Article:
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Advance Review - Jesse Kivel: 'Infinite Jess'

(Photo Credit - David Kitz)

Advance Review - Jesse Kivel: Infinite Jess (November 13, 2020)

“Hey All, We have a couple of new albums to review in November…-Jesse Kivel 11/13 alt/electronic.”

As soon as I read the message, I thought and replied, “I’ll take the Jesse Kivel because I am that type of Jesse.”

If I am being completely honest, I knew nothing about him. Although I write for Alt Revue and try to keep up with the music world, there is so much out there and only so much time. And, as some of you may know, I get stuck on specific artist and/or band. (Doing NaNoWriMo and remodeling my bathroom, I have listened to some Grateful Dead shows from the seventies, just to mentally help me pull it all back together. I’ll tell you, I’ve missed them.) So, listening to and thinking about new music is a pleasure.

Seeing electronic, I thought, Ok, this is going to be that sound that people know I like. However, and I am being very honest here, my first listen to “Burning Man” left me wondering what I was getting myself into. As a writer who has sat through many writing workshops and critiques, I know that negative comments do not help an artist. And I want to help the artist, especially one named Jesse. Therefore, and I would have done this anyway, I shook my initial judgmental opinion and repeatedly listened to Infinite Jess as I put up drywall.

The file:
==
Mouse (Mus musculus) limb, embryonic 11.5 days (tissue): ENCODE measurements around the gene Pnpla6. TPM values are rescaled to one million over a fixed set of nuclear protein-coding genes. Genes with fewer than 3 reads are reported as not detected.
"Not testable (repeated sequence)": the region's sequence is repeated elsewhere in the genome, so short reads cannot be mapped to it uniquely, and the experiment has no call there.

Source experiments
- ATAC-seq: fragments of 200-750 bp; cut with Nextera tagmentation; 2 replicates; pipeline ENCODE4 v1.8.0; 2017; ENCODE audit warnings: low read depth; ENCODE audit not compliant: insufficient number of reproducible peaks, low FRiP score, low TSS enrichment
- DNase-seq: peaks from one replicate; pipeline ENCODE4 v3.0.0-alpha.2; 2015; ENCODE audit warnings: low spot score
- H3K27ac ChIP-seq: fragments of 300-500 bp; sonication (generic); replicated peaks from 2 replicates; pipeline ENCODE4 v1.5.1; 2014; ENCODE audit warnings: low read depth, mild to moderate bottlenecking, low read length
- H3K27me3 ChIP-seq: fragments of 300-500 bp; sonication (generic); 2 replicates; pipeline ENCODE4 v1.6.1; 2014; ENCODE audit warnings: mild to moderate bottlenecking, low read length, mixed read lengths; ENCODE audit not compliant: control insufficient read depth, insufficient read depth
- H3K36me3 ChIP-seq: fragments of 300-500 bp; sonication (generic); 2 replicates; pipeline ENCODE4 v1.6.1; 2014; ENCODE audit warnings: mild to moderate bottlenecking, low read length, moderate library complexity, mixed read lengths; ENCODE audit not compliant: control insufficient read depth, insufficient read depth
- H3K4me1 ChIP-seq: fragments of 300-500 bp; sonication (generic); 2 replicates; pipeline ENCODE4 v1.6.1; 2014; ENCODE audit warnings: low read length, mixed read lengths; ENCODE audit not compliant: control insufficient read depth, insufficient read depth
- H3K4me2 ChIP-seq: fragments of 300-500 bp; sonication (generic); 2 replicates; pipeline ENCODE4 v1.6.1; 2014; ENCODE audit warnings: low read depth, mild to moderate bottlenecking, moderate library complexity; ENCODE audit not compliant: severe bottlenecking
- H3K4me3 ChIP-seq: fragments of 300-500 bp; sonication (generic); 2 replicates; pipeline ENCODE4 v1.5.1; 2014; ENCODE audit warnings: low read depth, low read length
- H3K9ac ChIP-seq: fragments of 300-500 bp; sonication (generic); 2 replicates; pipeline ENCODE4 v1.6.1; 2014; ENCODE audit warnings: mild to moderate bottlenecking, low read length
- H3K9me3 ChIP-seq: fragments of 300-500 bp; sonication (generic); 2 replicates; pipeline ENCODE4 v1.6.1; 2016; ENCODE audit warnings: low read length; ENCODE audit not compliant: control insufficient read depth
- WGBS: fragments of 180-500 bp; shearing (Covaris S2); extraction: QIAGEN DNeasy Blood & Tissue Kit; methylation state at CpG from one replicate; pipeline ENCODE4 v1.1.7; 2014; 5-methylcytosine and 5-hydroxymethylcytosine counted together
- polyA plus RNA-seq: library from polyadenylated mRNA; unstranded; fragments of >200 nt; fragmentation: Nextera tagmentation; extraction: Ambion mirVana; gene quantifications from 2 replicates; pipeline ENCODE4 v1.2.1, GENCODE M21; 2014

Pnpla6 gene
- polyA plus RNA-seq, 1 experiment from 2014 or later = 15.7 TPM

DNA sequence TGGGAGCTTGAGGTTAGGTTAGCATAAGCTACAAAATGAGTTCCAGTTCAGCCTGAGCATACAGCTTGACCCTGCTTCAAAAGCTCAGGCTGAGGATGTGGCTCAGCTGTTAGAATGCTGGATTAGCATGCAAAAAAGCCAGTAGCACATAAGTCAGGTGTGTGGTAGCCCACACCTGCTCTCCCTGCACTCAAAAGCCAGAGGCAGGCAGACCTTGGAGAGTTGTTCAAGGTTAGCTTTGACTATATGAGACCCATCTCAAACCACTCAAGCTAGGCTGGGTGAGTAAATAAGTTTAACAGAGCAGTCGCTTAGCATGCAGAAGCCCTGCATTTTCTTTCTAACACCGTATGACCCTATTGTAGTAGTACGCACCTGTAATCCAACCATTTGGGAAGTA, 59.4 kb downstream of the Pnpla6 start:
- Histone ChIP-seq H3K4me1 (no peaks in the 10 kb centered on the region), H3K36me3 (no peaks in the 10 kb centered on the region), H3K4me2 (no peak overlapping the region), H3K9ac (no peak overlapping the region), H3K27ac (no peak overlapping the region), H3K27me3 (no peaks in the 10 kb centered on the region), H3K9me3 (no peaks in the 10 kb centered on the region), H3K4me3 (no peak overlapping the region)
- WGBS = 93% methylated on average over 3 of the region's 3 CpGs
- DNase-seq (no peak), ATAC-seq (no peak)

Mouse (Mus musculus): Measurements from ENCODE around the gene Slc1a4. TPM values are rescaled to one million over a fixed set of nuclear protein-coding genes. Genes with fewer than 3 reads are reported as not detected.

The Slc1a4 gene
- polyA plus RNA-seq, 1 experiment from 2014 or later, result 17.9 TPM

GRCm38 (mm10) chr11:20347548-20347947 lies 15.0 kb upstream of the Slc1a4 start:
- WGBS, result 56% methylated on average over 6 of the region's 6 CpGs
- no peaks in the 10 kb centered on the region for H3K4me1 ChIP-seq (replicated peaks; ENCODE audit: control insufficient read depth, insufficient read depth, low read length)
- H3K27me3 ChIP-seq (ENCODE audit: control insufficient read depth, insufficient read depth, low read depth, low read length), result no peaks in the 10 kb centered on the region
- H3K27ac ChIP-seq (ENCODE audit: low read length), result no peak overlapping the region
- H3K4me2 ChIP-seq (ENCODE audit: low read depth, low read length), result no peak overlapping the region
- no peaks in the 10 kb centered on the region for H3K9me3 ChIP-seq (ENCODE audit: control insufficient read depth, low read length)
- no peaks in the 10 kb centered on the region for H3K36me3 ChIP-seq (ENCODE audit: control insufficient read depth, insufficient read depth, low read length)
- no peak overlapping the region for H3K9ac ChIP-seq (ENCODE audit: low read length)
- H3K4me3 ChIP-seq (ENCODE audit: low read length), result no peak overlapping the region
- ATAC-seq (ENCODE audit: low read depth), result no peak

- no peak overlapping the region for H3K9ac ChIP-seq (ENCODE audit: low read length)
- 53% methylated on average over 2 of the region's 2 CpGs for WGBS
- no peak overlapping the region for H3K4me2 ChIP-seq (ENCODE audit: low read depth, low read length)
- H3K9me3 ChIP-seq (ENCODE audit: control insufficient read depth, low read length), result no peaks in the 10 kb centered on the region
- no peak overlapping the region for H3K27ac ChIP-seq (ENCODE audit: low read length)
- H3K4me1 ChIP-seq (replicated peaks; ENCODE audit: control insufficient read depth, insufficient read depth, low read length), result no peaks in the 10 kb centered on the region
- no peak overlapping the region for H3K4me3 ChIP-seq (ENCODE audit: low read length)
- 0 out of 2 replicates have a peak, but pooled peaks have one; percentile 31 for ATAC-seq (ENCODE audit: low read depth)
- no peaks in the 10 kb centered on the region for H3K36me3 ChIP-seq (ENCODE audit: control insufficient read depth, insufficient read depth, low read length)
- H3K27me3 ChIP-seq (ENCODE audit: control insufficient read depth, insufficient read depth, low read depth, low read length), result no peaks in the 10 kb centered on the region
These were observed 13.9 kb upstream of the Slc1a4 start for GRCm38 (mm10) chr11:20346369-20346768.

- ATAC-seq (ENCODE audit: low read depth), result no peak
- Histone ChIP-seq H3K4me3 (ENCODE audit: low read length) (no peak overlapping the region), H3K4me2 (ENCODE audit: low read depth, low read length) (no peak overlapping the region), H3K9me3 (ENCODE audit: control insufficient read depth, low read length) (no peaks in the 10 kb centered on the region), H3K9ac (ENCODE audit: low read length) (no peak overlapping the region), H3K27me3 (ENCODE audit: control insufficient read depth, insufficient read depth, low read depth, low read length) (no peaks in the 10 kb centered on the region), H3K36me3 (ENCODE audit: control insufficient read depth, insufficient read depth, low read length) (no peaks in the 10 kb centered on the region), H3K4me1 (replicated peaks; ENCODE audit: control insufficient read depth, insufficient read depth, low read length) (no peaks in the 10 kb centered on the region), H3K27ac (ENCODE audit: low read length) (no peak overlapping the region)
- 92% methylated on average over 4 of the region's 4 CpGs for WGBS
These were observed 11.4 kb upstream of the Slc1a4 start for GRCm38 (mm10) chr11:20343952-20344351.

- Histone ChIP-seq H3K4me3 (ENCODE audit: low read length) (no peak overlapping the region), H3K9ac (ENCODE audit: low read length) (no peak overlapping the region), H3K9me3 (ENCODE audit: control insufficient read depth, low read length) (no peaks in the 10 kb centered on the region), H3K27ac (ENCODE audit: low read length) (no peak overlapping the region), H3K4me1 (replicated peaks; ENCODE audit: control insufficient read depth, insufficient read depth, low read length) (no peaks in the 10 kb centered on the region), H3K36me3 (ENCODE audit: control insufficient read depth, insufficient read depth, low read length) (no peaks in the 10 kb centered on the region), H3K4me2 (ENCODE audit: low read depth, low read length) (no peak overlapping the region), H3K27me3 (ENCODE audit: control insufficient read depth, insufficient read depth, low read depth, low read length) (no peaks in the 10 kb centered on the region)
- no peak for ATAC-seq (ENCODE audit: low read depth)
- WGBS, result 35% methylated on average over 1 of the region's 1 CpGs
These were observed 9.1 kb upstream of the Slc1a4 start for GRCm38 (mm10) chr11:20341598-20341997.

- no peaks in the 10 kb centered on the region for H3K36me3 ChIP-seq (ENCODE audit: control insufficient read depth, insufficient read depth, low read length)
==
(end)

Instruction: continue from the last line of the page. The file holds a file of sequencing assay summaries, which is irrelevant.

“William.” Ok. I’m slipping into the sound. I’m into the guitar and the repetitive rolling movement. A journey? Who’s William? Questions are good for me.

“Desert, Moonlight” reminds me of the type of music I would hear and love on Apple Music Sunday Chill Playlist. I just had to remember that.

“A Sharper Image” was the moment during the first listen that I thought the album was going to make a turn in direction. Jazz fusion from the seventies? Is the album going more instrumental? I was into the bass.

“Northside” and I realized the mood is created by Jesse Kivel’s voice. This song is upbeat, but…I cannot explain what I am feeling. Is it me or is it the song?

“R & D Kitchen” is when I started to see the musical talent of this man. He brings in a variety of sounds and instruments.

During the last three songs, I quit thinking about the music, and I started thinking about the artist. Who is Jesse Kivel and what does Infinite Jess mean? Is it a play on David Foster Wallace’s Infinite Jest? And in “R & D Kitchen,” “This is how I get back, to being myself?” And as I listened to the album a second, a third, and a fourth time, I kept thinking about what this musician was searching for.

Infinite Jess might be that eternal self of Jesse Kivel that gets lost or covered by the layers of life. This album could be the way he gets back to being the man he always thought he was or always wanted to be. And it does not matter if the album was a little too slow for me my first listen through. Who am I to question a man who is either trying to find himself again through his music or using his talent to remind himself of the possibilities? Art is selfish—we might have to pull from our own life, experience and self to better understand—but if one of Jesse Kivel’s goals was to help other people look at themselves, then he was successful.

Final Thought: Listen to this album a couple times through during a long drive.

Favorite Songs: “Violent Times,” “A Sharper Image,” and “William”

Rating - 3.7 out of 5

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